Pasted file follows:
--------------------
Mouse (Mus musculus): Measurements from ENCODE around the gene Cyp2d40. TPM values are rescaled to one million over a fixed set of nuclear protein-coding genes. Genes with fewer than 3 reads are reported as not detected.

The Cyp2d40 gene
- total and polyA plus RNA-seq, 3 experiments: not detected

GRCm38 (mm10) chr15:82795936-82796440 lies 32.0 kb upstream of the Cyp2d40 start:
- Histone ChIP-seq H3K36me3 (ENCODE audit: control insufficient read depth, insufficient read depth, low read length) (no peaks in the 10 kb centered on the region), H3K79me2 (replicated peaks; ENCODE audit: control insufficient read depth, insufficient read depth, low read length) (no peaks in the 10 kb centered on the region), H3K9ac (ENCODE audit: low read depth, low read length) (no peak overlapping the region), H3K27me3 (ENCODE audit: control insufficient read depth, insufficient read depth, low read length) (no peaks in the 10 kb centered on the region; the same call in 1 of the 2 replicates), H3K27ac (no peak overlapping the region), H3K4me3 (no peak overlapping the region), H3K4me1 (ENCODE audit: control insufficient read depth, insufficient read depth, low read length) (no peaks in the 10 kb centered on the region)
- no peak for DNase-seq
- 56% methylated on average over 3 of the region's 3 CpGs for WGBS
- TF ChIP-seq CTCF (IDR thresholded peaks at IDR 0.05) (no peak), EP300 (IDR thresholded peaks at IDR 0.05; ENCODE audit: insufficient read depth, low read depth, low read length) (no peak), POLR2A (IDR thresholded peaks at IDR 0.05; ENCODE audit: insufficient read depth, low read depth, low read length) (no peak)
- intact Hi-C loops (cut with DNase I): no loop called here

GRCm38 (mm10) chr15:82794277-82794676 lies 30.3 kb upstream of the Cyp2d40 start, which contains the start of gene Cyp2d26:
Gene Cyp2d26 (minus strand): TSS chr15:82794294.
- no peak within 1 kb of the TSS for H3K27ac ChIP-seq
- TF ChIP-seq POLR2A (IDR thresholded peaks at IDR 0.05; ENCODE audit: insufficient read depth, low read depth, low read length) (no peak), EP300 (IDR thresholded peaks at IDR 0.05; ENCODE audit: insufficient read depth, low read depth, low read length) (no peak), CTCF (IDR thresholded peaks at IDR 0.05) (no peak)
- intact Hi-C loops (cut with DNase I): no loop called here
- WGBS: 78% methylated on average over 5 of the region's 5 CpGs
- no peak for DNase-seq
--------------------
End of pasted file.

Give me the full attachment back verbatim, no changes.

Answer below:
Mouse (Mus musculus): Measurements from ENCODE around the gene Cyp2d40. TPM values are rescaled to one million over a fixed set of nuclear protein-coding genes. Genes with fewer than 3 reads are reported as not detected.

The Cyp2d40 gene
- total and polyA plus RNA-seq, 3 experiments: not detected

GRCm38 (mm10) chr15:82795936-82796440 lies 32.0 kb upstream of the Cyp2d40 start:
- Histone ChIP-seq H3K36me3 (ENCODE audit: control insufficient read depth, insufficient read depth, low read length) (no peaks in the 10 kb centered on the region), H3K79me2 (replicated peaks; ENCODE audit: control insufficient read depth, insufficient read depth, low read length) (no peaks in the 10 kb centered on the region), H3K9ac (ENCODE audit: low read depth, low read length) (no peak overlapping the region), H3K27me3 (ENCODE audit: control insufficient read depth, insufficient read depth, low read length) (no peaks in the 10 kb centered on the region; the same call in 1 of the 2 replicates), H3K27ac (no peak overlapping the region), H3K4me3 (no peak overlapping the region), H3K4me1 (ENCODE audit: control insufficient read depth, insufficient read depth, low read length) (no peaks in the 10 kb centered on the region)
- no peak for DNase-seq
- 56% methylated on average over 3 of the region's 3 CpGs for WGBS
- TF ChIP-seq CTCF (IDR thresholded peaks at IDR 0.05) (no peak), EP300 (IDR thresholded peaks at IDR 0.05; ENCODE audit: insufficient read depth, low read depth, low read length) (no peak), POLR2A (IDR thresholded peaks at IDR 0.05; ENCODE audit: insufficient read depth, low read depth, low read length) (no peak)
- intact Hi-C loops (cut with DNase I): no loop called here

GRCm38 (mm10) chr15:82794277-82794676 lies 30.3 kb upstream of the Cyp2d40 start, which contains the start of gene Cyp2d26:
Gene Cyp2d26 (minus strand): TSS chr15:82794294.
- no peak within 1 kb of the TSS for H3K27ac ChIP-seq
- TF ChIP-seq POLR2A (IDR thresholded peaks at IDR 0.05; ENCODE audit: insufficient read depth, low read depth, low read length) (no peak), EP300 (IDR thresholded peaks at IDR 0.05; ENCODE audit: insufficient read depth, low read depth, low read length) (no peak), CTCF (IDR thresholded peaks at IDR 0.05) (no peak)
- intact Hi-C loops (cut with DNase I): no loop called here
- WGBS: 78% methylated on average over 5 of the region's 5 CpGs
- no peak for DNase-seq